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· Can I give you some constructive criticism?
If you research rules for giving feedback, you’ll often be told that this question is ideal for asking permission to provide feedback, because, supposedly, it puts control of the feedback into the hands of the recipient. There is some truth to this, but the advice assumes that both you and the other person understand the “rules of feedback”. That’s often not the case.
This phrase is deadly deceptive, as is the advice surrounding it, because it doesn’t take into account the connotative meaning of this phrase, or in simpler terms, the emotional reactions of people who have experience with this type of question. For many, “constructive criticism” is not so constructive, and it IS their perceptions that determine if this will work or not.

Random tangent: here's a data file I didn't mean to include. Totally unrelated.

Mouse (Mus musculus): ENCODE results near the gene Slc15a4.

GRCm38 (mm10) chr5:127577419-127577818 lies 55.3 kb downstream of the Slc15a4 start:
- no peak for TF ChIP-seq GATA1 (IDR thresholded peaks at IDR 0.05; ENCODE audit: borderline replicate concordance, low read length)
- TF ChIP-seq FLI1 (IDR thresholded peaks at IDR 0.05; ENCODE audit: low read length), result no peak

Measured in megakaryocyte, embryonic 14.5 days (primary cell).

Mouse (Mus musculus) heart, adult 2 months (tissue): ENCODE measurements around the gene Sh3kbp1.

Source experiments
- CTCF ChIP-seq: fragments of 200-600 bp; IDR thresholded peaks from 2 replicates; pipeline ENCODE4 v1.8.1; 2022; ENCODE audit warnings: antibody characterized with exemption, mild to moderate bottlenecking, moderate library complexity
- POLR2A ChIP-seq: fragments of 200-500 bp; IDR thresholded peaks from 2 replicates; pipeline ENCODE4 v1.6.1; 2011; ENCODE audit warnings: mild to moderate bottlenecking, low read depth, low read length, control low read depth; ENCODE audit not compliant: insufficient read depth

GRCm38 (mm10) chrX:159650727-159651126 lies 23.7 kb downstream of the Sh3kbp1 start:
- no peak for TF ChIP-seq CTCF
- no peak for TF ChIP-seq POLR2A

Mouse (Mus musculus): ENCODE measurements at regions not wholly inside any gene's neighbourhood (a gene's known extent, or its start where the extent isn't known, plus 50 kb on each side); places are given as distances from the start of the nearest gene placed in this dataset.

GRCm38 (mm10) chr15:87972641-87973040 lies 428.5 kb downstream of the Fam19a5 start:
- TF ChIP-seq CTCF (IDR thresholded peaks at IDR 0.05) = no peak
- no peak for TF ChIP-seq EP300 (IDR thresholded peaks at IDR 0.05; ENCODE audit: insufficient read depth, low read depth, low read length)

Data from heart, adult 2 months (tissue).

When you use the phrase “constructive feedback” the person you are talking to knows that what is to follow is basically a ‘kick upside the head”, and that you are NOT going to be providing praise or a compliment. Or that if you DO praise, it will be coupled with criticism.
They also know that no matter what they say — yes or no — you’re probably going to tell them anyway.
The problem part is “constructive criticism”, which while technically possible, is interpreted as an oxymoron, two words that contradict each other.
Besides, most people’s experience is that the criticism is not going to be constructive at all.
Make It Better:
First, ban “constructive criticism” from your vocabulary. Nobody buys it. The word “feedback” is better. Not perfect, but better.
If you have something to say — some form of feedback or suggestion for behavior change, there’s better language to use:
· Can I make a suggestion?
· Would you like to hear how I would handle that situation?
· I have some ideas about how we could communicate more effectively if you’d like to hear them.
· I have some feedback on I’d be glad to share that might help you achieve your goals more effectively. Would you like to hear it?